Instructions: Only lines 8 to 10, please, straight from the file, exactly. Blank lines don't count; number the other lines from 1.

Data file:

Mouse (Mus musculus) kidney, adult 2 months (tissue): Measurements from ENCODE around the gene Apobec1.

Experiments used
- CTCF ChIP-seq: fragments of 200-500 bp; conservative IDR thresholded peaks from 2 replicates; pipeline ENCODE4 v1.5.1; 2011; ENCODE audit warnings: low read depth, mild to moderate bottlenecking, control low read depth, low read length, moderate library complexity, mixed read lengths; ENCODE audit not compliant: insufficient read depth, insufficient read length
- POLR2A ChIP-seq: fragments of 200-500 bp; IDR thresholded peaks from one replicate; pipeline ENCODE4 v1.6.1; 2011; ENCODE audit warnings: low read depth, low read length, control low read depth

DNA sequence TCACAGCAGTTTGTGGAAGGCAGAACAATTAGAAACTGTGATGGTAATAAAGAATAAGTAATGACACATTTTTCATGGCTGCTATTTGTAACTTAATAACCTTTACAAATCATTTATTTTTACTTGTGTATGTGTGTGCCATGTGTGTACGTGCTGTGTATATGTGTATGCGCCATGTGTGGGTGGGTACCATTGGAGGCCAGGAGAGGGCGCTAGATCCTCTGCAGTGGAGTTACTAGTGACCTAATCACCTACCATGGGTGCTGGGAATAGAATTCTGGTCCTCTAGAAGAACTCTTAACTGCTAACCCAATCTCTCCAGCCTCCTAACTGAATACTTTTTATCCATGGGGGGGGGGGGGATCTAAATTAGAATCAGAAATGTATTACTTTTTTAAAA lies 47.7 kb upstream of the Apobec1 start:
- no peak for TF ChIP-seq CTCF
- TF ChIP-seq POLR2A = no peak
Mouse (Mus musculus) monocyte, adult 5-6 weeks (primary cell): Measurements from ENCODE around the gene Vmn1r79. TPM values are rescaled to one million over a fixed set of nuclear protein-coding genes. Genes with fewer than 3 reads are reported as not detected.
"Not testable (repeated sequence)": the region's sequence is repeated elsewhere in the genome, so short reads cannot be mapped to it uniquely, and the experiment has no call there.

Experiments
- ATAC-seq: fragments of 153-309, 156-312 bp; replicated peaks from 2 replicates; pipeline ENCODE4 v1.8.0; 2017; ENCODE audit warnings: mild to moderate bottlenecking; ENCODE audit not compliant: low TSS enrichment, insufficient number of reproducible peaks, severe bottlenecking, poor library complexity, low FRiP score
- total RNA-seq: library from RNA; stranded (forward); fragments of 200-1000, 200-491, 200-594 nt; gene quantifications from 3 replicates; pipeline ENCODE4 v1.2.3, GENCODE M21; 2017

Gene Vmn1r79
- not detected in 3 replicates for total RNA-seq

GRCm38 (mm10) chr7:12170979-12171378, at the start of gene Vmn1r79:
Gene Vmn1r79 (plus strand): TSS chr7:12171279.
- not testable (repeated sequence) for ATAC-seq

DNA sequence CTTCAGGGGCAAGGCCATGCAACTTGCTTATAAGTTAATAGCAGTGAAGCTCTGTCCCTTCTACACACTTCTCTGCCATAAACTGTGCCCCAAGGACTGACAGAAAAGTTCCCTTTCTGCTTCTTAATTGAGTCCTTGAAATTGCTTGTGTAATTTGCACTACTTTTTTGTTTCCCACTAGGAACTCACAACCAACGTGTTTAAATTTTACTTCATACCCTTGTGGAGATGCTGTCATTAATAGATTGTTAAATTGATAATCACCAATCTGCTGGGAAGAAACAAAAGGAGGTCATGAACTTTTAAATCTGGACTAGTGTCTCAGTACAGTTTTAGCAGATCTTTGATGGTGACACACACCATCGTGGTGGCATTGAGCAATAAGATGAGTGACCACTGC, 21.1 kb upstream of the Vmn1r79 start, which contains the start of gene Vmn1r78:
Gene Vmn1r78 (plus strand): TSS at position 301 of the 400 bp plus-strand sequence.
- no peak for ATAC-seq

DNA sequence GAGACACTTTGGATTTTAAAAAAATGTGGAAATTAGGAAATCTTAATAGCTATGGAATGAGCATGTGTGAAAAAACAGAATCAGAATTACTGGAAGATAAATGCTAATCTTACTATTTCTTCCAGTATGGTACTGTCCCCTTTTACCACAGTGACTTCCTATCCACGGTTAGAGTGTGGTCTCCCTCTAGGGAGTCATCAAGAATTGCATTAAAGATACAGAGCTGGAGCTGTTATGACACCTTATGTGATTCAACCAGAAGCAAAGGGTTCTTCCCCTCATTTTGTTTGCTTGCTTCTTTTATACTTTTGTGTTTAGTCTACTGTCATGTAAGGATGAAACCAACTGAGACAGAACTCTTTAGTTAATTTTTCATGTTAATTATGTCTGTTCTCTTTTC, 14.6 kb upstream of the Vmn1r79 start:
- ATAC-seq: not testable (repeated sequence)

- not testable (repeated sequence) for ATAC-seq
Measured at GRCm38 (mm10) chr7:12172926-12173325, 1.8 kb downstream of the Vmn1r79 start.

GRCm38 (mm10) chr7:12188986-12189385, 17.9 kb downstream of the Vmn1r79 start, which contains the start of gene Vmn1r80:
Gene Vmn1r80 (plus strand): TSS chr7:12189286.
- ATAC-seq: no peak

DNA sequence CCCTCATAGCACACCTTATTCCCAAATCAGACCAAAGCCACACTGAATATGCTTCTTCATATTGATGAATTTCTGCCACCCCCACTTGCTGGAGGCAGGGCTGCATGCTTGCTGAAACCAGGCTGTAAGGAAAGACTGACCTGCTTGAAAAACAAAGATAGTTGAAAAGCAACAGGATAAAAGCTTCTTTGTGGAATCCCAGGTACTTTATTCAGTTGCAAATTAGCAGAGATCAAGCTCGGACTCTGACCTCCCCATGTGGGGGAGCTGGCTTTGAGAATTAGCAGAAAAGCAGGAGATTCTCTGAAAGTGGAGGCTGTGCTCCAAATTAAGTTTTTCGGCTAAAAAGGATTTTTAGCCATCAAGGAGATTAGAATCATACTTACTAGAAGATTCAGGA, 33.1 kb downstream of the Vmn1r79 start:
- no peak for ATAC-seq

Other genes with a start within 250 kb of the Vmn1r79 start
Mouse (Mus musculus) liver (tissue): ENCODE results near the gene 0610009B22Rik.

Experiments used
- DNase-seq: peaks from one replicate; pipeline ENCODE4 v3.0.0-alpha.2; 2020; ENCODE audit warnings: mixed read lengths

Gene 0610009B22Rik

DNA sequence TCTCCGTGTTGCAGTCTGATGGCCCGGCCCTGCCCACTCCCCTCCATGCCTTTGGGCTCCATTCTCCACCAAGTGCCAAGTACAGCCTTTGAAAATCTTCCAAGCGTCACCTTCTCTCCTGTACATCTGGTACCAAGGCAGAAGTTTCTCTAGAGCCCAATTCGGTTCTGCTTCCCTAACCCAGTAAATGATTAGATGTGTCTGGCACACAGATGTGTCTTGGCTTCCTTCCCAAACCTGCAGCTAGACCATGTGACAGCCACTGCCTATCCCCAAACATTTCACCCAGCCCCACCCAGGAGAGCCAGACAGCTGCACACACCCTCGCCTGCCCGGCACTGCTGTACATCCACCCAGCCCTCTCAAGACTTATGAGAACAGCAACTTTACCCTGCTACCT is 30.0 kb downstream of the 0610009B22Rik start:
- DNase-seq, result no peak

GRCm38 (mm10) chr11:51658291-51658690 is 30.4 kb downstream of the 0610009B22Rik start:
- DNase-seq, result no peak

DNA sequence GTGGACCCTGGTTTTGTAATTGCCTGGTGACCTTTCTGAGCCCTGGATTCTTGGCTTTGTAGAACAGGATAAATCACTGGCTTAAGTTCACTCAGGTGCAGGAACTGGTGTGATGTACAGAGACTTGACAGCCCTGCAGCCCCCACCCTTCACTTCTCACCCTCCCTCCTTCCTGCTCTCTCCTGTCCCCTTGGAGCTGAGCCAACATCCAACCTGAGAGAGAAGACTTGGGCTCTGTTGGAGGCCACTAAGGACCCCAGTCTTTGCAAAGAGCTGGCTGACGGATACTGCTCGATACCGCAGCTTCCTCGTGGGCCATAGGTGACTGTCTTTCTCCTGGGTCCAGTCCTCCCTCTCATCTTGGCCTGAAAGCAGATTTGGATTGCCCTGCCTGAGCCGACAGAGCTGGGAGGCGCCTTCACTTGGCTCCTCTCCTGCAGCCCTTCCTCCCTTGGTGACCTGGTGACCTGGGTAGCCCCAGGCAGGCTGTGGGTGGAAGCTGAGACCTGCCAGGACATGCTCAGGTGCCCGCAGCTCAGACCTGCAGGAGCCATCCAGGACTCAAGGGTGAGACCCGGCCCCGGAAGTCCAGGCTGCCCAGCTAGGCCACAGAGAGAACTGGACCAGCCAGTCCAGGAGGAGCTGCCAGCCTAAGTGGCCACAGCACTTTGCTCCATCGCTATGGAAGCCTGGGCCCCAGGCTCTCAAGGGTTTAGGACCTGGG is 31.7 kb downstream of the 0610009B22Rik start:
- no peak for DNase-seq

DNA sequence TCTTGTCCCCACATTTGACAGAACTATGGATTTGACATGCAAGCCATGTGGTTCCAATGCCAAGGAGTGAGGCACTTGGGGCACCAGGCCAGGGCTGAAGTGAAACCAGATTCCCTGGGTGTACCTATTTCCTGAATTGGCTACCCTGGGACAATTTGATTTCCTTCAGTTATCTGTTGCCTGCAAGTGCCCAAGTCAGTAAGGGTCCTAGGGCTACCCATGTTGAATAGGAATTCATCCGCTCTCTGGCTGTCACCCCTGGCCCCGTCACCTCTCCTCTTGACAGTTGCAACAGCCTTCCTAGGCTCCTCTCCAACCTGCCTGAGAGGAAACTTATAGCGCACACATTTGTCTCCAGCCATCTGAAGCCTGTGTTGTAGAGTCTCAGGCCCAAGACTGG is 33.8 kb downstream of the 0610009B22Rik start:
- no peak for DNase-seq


Mouse (Mus musculus) monocyte, adult 5-6 weeks (primary cell): Measurements from ENCODE around the gene Vmn1r79. TPM values are rescaled to one million over a fixed set of nuclear protein-coding genes. Genes with fewer than 3 reads are reported as not detected.
"Not testable (repeated sequence)": the region's sequence is repeated elsewhere in the genome, so short reads cannot be mapped to it uniquely, and the experiment has no call there.

Experiments